Lorain City Auditor Ron Mantini said the IRS brought up the issue as part of an audit of the 2011 tax year.
That audit also saw federal officials point out that the city hadn’t been sending out the proper tax forms to some vendors, a mistake that potentially could have cost the city $776,000.
The city has been steadily working to cut down that amount — officials said they had trimmed it to roughly $210,000 in October — but Mantini said a final figure has yet to be determined. He said the city will likely learn its final bill from the IRS in February.
Mantini said the issue with the Police Department is that the workers were being paid as if they were contract workers, when they were operating as if they were city employees.
A contract worker, he said, would be someone like an electrician who is hired to deal with a specific task. But the Police Department workers were performing work on a regular basis, and had assigned desks and other similarities to regular city employees.
“They’re doing the same job as an employee is doing, and they should be on the payroll,” Mantini said.
The proper classification for such workers, he said, would be part-time intermittent employees.
He said several years ago the city began using retired officers to conduct background checks on possible new hires in the Police Department. Before that, he said, the background checks were performed by regular police officers, who had to take time off from their law enforcement duties to conduct the time-consuming checks.
“For them to spend the time to do it in-house was taking too long,” Mantini said.
According to city records, retired Lorain Police Lt. Jim Rohner was paid a total of $14,930 to do background checks in 2012 and 2013. Rich Resendez, a former Lorain police officer who later worked for Lorain County Sheriff Phil Stammitti, was paid $3,374 in the same timeframe, while retired Lorain police Detective Dennis Moskal was paid $930 for similar work in 2013.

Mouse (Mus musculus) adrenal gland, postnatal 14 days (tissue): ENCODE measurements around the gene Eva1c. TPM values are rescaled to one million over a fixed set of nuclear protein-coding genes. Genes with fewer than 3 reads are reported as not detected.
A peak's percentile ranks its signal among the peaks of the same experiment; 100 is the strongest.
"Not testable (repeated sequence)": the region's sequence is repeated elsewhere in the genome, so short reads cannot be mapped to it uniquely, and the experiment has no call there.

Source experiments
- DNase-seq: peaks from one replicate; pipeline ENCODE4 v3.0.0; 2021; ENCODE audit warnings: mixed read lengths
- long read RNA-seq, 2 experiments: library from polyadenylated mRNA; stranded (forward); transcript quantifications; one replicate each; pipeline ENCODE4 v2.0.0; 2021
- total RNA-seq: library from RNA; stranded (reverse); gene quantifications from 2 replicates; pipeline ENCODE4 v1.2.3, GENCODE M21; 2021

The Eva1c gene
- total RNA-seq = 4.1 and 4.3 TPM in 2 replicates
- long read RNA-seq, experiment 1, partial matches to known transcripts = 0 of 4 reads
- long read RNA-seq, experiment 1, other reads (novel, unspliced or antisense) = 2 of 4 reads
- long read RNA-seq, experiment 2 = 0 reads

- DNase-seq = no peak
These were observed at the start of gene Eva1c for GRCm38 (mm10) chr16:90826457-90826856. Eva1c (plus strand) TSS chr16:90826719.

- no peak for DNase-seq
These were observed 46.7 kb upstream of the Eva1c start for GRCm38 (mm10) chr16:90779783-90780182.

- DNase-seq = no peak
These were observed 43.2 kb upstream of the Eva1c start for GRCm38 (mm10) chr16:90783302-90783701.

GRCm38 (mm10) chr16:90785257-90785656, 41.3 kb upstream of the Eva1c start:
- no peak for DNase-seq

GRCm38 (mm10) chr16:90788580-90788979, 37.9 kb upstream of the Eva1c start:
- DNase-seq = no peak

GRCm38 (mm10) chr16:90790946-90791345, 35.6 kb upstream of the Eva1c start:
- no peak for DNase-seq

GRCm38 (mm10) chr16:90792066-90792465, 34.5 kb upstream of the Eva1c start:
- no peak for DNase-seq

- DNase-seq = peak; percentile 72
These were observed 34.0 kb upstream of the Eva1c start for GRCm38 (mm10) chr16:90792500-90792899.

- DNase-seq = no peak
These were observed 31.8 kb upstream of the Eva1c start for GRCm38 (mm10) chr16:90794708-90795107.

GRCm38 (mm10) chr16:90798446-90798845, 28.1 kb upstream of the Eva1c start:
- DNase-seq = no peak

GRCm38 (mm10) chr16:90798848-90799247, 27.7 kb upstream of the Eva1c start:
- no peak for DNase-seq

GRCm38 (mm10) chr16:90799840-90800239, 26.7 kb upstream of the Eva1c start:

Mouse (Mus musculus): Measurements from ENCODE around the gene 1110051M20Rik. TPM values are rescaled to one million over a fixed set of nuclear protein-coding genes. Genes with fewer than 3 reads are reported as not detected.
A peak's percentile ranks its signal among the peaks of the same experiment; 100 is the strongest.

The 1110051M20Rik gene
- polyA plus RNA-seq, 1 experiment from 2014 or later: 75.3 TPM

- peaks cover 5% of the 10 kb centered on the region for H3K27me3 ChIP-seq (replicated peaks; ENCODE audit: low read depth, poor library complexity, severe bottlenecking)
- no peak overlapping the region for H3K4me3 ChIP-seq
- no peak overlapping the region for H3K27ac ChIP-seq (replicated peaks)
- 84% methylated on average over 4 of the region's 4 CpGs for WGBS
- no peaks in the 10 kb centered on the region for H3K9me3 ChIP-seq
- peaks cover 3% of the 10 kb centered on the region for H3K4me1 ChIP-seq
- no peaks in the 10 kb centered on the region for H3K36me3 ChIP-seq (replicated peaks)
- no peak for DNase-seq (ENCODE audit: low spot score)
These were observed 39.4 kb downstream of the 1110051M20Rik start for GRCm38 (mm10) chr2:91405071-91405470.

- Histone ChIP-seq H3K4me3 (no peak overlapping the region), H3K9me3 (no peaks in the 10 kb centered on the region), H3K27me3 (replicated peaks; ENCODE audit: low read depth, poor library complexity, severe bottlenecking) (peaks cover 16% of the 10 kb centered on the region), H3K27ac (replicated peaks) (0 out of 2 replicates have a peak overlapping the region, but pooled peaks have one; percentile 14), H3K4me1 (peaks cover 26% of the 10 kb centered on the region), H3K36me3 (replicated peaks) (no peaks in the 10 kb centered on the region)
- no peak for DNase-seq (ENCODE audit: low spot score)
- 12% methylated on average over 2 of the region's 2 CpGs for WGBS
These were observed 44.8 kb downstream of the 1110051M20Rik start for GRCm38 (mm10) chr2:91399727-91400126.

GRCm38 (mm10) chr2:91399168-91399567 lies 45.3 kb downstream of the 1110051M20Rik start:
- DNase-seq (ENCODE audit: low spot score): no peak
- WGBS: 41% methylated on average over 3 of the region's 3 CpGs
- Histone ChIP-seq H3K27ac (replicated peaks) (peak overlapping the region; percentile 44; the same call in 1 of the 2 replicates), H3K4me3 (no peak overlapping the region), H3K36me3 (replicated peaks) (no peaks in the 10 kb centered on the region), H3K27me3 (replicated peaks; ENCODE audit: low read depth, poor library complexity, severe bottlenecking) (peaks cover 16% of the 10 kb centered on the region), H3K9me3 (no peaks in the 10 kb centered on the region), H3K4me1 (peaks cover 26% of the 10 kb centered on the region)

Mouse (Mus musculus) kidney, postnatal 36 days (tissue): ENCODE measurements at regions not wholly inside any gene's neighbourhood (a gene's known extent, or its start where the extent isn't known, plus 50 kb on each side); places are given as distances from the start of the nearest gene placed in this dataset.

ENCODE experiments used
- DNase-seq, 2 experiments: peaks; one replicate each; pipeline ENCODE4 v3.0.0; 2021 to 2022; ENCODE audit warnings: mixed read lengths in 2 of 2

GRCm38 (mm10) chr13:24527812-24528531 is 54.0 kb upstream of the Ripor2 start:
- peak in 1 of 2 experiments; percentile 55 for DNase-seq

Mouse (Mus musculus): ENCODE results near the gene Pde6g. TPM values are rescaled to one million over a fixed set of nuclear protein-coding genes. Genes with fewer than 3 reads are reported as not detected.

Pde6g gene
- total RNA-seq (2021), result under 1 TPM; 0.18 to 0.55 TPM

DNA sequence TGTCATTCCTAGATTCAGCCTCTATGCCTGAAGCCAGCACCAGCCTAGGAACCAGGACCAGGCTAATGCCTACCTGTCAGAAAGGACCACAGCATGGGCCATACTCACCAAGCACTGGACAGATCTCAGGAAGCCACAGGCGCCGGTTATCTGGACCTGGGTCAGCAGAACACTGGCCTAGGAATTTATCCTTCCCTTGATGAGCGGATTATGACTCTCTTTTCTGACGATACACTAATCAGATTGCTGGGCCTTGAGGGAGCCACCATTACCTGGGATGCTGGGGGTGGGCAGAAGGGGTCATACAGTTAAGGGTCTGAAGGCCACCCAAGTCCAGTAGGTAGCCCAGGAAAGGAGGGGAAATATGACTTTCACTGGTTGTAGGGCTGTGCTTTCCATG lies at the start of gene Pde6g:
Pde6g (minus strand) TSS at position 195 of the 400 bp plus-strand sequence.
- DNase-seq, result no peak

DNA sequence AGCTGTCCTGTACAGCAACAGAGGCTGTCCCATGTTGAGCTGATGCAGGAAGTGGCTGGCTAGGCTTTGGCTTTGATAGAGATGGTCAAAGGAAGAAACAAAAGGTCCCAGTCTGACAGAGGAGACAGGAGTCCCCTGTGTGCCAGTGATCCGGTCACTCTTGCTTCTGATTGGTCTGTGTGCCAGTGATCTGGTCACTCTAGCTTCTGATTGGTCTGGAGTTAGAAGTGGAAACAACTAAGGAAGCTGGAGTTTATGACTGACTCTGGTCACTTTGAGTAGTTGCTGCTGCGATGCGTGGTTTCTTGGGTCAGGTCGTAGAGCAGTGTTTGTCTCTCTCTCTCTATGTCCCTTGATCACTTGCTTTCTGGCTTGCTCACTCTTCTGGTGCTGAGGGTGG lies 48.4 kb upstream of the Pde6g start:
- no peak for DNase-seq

Police Chief Cel Rivera said it’s possible that retired police officers could be brought in on a part-time basis to perform other tasks such as working in the records room or to take reports in the Police Department lobby. That would free up sworn police officers to focus more on investigating and preventing crimes, he said.
“We’re looking for ways to use retired people,” Rivera said.
The move has the backing of the Lorain police union, as does a second position that will allow the Police Department to bring in individuals with specialized skills to assist in investigations where their expertise might be needed, Rivera said.
That could include experts in forensic accounting, cyber crime, handwriting analysis or white-collar cases, according to paperwork prepared for City Council that explains what the criminal investigator position would do.
The position would report directly to Rivera, the paperwork said.
Rivera said he’s not sure whether or not retired FBI Agent and Vermilion Police Officer Dennis Terry, who has spent the past few years investigating public corruption in Lorain, would be among those who would be counted as a criminal investigator if the position is formally created.
Terry is being loaned out to Lorain by Vermilion police and is being paid through Lorain’s Law Enforcement Trust Fund, an account that is often used to fund confidential investigations.
Terry’s work led in part to state charges against former Lorain Community Development Director Sandy Prudoff and attorney Anthony Calabrese III, both of whom are already serving time on federal corruption charges.
Calabrese’s former law firm, Vorys, Sater, Seymour & Pease, agreed to pay Lorain $3 million late last year as part of a settlement over allegations of misconduct on Calabrese’s part.
Rivera said he isn’t sure how long Terry will even be working for Lorain since “he’s wrapping up” the corruption probe.
Lorain Law Director Pat Riley said Monday that he has completed his legal review of the new positions under consideration and offered only a few minor changes, including limiting the jobs to no more than 1,000 hours per year. The resolution creating the jobs is pending before a City Council committee.